• If you are citizen of an European Union member nation, you may not use this service unless you are at least 16 years old.

  • You already know Dokkio is an AI-powered assistant to organize & manage your digital files & messages. Very soon, Dokkio will support Outlook as well as One Drive. Check it out today!



Page history last edited by Jeremy Brueck 14 years, 10 months ago


Extending your Classroom with Skype


Adapted from: http://www.flickr.com/photos/superkimbo/3381384109/







  1. Introduction - 15 minutes

    1. Expert Interview
  2. Build Background - 40 minutes

    1. Poll Everywhere
    2. Content Presentation
    3. Classroom Connections & Examples
  3. Try It - 50 minutes

    1. Create Skype Account
    2. Adding Contacts
    3. Conducting IM/Chat
    4. File Sharing
    5. Making Audio Calls
    6. Desktop Sharing
    7. Holding Video Conferences 
  4.  Going Further - 15 minutes

    1. Wrap-Up & Questions
    2. Reflection & Evaluation
      1. Google Docs Exit Slip



Poll Everywhere




VoIP Overview


What is VoIP?

Voice over Internet Protocol, more commonly referred to as VoIP, is a method of taking analog audio signals, like the kind you hear when you talk on the telephone, and turning them into digital data. This digital data can be transmitted over the internet. Computer-based VoIP service is the most common among VoIP users. In many cases, this type of VoIP service can be used for free. This is because software-based VoIP normally involves PC-to-PC communication over the Internet.


Why is VoIP Important?

VoIP can turn a standard internet connection into a way to place free phone calls. The practical benefit of this is that by using the internet to make voice calls, you are bypassing the telephone company and its charges. VoIP is a revolutionary emerging technology that is causing people in business, inductry and education to rethink the use of traditional phone systems and communication methods.


Educational Benefits of VoIP

"Internet connectivity in educational settings provides opportunities for interactive exchange and collaboration between students living on other sides of town or the other side of the planet. These synchronous, real-time discussions using free software like “Skype” can tangibly expand the walls of the traditional classroom and engage students to write, share, and communicate with an authentic audience inaccessible just a few years ago. Educators interested in helping motivate students to develop both traditional as well as twenty-first century literacy skills in the classroom can and should use audio conferencing technologies like Skype to literally plug their students into collaborative exchanges with global partners on a variety of projects."  - Wesley Fryer from Tools for the TEKS 




Types of VoIP Services



An ATA, or analog telephone adapter, is one of the simplest ways to use VoIP. The user simply plugs the cable from their regular phone that would normally go in the wall socket into the ATA device and then connects the ATA device to a computer. Once the connections are made, you are ready to place a VoIP call.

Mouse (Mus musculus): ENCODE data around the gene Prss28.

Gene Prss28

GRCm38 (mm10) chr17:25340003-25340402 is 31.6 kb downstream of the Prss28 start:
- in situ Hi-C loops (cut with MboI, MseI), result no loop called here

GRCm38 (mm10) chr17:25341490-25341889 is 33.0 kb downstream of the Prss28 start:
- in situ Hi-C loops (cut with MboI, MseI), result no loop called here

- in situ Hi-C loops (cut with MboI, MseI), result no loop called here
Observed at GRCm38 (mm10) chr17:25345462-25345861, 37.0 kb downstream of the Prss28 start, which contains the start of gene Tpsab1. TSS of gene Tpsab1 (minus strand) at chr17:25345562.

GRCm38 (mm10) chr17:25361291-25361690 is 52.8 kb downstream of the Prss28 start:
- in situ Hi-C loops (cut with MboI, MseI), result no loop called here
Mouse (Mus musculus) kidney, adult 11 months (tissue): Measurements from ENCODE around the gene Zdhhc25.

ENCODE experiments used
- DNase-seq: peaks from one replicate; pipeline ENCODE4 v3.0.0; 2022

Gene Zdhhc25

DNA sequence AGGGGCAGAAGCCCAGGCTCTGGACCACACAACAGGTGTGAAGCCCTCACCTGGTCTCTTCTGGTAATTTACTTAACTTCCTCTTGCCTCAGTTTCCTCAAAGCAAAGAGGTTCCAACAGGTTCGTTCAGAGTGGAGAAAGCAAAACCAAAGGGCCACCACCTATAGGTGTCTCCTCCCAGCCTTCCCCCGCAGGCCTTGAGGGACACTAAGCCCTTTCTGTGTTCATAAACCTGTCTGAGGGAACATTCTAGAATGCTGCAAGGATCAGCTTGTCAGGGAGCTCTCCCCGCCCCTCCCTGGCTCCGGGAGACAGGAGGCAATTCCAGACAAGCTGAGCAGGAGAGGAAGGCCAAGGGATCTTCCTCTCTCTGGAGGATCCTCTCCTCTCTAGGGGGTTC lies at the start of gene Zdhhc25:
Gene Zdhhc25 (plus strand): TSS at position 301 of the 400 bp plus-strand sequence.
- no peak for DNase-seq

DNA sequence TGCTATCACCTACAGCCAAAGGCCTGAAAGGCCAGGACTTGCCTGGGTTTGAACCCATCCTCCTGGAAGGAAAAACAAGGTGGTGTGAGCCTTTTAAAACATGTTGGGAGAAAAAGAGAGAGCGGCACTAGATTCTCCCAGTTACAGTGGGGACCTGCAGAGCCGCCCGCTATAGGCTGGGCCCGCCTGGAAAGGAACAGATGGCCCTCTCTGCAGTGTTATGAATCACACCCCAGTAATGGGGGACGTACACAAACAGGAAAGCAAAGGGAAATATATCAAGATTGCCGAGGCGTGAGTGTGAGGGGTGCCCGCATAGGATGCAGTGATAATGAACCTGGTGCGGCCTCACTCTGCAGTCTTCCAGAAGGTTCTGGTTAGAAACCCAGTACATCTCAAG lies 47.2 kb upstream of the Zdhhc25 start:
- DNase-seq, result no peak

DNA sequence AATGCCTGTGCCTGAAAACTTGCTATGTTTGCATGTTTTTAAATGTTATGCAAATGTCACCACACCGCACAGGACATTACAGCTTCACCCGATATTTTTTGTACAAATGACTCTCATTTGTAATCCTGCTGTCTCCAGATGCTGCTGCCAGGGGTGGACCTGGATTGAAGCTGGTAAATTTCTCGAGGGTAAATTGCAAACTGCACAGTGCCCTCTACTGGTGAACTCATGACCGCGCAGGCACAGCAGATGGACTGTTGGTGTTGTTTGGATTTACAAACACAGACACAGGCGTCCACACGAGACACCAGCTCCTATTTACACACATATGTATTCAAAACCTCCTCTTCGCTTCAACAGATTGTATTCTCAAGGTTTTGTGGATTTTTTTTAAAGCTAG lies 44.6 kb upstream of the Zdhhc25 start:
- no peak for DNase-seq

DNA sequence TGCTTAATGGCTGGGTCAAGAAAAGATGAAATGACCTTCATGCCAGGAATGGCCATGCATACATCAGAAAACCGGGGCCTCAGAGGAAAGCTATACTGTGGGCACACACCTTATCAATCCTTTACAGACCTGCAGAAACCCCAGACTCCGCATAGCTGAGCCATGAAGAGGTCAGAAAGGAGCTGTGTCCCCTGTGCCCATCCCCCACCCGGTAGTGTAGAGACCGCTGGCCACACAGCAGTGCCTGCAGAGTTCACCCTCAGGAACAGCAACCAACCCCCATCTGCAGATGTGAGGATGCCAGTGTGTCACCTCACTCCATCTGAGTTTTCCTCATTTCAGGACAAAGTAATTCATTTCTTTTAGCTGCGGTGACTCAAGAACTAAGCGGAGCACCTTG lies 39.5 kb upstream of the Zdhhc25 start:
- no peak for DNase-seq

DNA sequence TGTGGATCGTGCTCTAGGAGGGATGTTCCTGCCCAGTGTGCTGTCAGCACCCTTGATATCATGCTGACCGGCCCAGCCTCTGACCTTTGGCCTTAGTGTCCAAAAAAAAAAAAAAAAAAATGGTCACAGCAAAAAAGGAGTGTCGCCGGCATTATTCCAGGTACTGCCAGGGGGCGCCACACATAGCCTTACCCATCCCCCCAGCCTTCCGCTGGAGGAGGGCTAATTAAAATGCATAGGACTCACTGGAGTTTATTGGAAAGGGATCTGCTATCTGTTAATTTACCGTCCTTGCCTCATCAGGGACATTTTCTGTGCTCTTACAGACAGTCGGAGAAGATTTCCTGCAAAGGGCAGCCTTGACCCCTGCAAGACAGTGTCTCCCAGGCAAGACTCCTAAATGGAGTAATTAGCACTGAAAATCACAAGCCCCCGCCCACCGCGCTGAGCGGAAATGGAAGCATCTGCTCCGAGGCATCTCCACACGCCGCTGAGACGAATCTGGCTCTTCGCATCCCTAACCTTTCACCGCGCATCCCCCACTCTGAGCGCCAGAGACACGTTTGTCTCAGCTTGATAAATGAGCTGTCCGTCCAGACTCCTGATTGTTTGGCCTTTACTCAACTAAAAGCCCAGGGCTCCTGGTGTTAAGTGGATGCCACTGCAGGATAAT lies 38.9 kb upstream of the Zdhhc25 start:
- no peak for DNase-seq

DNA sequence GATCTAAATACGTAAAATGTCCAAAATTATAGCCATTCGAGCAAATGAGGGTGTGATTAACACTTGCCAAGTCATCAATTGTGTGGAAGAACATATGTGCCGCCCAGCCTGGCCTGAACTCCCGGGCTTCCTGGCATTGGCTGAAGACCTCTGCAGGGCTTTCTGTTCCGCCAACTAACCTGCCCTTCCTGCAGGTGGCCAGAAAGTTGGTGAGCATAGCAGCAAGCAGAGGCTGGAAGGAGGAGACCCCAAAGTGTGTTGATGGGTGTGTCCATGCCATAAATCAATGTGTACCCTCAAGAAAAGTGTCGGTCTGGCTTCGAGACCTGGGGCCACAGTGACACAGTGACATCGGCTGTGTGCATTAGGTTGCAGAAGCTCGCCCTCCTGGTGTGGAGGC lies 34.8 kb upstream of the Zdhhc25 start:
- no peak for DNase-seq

IP Phones

IP phones connect directly to your internet router or switch. These phones have all the necessary hardware and software to make VoIP calls installed right on them. IP phones are highly specialized phones that look a lot like regular phones, with a handset, cradle and keypad. Instead of having the normal RJ-11 phone connector, IP phone have an 8P8C (8 position 8 conductor) ethernet connector. In many cases an IP PBX (Private branch exchange) is combines with the IP phones to enable communication via an internet network. 



Computer-to-computer communication is one of the simplest ways to make VoIP calls. In many cases, you don't even have to pay for long distance calls. To get started you will need a computer with a soundcard, VoIP software, microphone, speakers and an internet cnnection. You will be most successful if you have a hi-speed internet connection such as a cable modem or DSL. There is usually no charge for PC-to-PC calls, except for your normal internet service fee.











Skype Basics


Create Skype Account


Adding Contacts


Conducting IM/Chat


File Sharing


Making Audio Calls


Desktop Sharing


Holding Video Conferences



Instructional Uses of Skype


Teaching over Skype can definitely be a powerful experience for all involved. The illusion of borders and separators is almost completely dissolved - a great example of global connectedness. Skype (and similar technologies) certainly afford us as educators with tools to transform the way teaching looks and feels. --From http://thinkinginmind.blogspot.com/2009/01/teaching-over-skype.html









Skype Safety and Privacy


Setting your privacy settings 

  • Ensure that your privacy options are set so that you only receive calls or chat messages from people on your contact list (i.e. people who you know and have chosen to add) or people who you've shared your details with.

  • It's possible to have someone on your contact list but not share your details with them, so this option is even more private.

  • View the Setting privacy options for use in the classroom demonstration for a walk through of how to do this.


Important note about "Skype Me" status

  • Your status is a very important aspect of using Skype - it lets other users know whether or not you can or want to accept calls.

  • While using Skype in school you should never set your status to Skype Me - this overrides your privacy settings mentioned above and allows anyone to call or message you.

  • View the Setting your online status demonstration to see how to do this and what each state means.


Setting Your Online Status Video Tutorial




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